One of my main goals moving forward … will be to think about how The SoHo Memory Project can create mutually beneficial programming that will bring past and present together to create a future for SoHo that will leverage what makes SoHo unique to benefit all members of our community. To do this, we must devise strategies that leverage the power of our successful commercial district to serve our community’s arts culture while driving a broader agenda for change, growth and transformation in a way that also builds character and quality of place. In other words, we need to find ways for art and commerce to work together to create win-win situations where the missions of all involved are fulfilled.

Photo: Alex Reiter

The most cynical of us will throw up their hands and say, what’s the point? People in New York no longer know their neighbors. People cannot see past their own doorstep. Developers with the cash will pay to play and there’s nothing any of us can do about it. Believe me, I often feel that way too. I have often thought that this is not my SoHo anymore, that it belongs to others with whom I have no connection. I even often think of leaving. But where would I go? There’s really no place else I’d rather live. So until that changes, I’m here for the duration. There are many things about SoHo that I love, the beautiful buildings, the (albeit fragmented) community, and especially artistic community that still remains here.

What do you think is worth preserving about SoHo as we move into the future? And how do you propose we move forward as a community to make sure these things are preserved?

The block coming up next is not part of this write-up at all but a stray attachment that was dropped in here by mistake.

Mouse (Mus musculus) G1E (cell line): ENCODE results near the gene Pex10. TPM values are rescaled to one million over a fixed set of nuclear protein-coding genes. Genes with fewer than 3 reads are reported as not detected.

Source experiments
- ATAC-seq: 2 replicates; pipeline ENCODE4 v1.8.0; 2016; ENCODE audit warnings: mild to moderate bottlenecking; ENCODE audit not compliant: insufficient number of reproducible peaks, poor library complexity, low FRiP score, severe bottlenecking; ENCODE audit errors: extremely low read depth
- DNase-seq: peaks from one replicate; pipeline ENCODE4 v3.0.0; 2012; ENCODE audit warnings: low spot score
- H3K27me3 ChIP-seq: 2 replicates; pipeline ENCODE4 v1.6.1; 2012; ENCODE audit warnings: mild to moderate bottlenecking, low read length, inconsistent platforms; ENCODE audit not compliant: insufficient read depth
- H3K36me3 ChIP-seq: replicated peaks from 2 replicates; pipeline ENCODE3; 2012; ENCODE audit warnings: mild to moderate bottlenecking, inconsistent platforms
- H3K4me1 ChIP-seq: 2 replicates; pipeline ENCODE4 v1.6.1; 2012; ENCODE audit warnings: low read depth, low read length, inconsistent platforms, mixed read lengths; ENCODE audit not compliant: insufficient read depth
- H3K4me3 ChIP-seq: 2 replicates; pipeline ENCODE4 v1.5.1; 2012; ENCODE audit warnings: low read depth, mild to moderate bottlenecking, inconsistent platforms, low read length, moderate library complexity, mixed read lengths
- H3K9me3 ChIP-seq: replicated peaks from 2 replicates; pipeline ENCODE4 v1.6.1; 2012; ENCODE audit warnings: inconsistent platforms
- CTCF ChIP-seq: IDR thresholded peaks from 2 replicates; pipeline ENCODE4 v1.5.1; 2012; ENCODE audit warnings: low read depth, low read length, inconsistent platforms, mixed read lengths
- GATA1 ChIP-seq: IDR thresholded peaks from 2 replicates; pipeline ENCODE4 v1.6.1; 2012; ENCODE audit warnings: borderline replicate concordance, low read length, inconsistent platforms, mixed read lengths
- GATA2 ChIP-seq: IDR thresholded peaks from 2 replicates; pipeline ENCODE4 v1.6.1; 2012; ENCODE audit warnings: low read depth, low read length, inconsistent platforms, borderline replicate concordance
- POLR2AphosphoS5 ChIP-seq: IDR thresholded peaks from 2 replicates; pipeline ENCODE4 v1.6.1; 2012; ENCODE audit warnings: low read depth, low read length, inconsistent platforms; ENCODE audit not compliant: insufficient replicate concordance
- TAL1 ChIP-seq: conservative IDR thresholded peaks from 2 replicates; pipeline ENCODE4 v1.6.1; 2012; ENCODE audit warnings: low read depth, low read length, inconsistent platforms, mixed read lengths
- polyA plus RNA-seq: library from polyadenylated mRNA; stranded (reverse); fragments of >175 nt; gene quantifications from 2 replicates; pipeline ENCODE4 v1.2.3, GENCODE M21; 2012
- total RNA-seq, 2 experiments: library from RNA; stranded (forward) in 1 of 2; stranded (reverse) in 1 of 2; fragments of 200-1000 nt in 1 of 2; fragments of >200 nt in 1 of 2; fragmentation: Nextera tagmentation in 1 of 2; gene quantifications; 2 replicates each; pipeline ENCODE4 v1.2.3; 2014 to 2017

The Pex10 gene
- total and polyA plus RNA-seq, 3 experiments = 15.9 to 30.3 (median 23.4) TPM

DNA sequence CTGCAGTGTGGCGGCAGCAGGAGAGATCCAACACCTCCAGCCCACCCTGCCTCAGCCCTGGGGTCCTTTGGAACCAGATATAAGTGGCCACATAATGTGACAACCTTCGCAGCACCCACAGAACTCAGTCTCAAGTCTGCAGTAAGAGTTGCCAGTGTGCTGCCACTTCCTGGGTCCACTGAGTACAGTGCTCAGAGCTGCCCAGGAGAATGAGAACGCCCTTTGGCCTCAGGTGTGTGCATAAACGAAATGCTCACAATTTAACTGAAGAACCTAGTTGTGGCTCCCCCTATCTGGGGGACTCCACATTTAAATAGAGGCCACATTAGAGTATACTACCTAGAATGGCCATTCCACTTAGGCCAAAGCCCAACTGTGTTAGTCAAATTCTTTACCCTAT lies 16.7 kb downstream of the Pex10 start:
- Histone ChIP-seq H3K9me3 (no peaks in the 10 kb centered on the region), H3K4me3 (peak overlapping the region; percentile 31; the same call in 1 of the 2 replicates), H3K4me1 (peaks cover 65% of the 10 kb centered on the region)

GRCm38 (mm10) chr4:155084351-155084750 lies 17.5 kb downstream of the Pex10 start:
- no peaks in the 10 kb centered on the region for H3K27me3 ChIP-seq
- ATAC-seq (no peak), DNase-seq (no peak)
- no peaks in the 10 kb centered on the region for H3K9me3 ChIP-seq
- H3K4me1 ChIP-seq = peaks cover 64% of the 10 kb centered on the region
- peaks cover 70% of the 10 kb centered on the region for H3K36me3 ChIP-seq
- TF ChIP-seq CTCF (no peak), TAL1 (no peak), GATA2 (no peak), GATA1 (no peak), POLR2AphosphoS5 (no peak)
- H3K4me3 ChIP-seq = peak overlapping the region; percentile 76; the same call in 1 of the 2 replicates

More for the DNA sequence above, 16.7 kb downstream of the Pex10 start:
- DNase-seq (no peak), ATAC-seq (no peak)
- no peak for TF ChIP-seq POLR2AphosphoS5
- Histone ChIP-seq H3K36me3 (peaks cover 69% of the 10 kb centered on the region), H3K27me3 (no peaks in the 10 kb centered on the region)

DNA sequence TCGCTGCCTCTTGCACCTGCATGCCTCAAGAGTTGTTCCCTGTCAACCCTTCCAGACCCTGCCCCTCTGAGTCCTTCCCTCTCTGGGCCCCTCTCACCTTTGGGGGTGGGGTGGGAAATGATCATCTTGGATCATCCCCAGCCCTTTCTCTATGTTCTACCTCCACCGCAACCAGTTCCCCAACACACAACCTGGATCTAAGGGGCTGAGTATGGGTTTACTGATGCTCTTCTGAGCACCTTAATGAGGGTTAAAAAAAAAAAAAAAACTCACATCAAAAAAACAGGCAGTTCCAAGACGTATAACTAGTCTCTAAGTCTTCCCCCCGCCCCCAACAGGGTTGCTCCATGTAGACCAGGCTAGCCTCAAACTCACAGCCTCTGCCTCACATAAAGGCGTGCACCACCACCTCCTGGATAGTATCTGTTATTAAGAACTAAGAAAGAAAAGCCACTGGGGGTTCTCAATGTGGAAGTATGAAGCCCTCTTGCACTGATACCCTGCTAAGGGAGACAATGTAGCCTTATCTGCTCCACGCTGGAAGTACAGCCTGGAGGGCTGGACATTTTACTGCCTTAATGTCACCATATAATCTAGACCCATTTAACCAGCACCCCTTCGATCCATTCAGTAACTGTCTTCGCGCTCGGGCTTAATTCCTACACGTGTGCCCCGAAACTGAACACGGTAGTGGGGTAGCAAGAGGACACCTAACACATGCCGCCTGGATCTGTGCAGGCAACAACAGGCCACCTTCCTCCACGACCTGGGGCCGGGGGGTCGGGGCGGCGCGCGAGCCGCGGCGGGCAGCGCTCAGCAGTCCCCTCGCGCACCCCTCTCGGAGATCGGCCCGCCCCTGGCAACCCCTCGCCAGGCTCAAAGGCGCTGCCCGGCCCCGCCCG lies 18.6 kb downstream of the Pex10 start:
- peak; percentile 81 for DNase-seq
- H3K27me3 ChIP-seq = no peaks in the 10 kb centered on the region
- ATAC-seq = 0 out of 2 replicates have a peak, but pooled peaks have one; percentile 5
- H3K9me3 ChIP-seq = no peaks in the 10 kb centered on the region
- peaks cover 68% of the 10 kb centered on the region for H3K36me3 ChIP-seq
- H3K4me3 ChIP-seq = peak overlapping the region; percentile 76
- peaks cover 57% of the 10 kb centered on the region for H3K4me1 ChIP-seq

I’d like to hear from you and continue our community conversation here online!

 

For information on our next Community Conversation on December 18, click here.

For further reading:

Living Lofts: The Evolution of the Cast Iron District (Urban Omnibus, June 2013)
About zoning and SoHo.

Our Visible Past (July 23, 2011)
About LOMEX, the Rapkin Report, Brendan Gill, and preservation.

Keeping Watch: The SoHo Alliance and the Preservation of SoHo (July 1, 2014)
About the SoHo Alliance

Where Everyone Knows Your Name: Placemaking and SoHo (May 6, 2017)
Karissa Listrand’s post on placemaking and SoHo

(W)here is New York? (September 3, 2016)
About my relationship with the new SoHo and a sense of community (or lack thereof).

 

Dunn’s Deals: Douglas Dunn and the Lofts of SoHo

November 4, 2017

Cassations rehearsal at Douglas Dunn Studio, 541 Broadway, 3rd Floor. Decor by Mimi Gross. 2012

Douglas Dunn, choreographer, dancer and long-time resident of SoHo, recently shared with me a letter he wrote to Wendy Perron, also a choreographer and dancer, who is currently working on a book about Grand Union. Grand Union, in Perron’s words, was “a pivotal improvisation group that was unforgettable for downtown dancers in the 1970s.”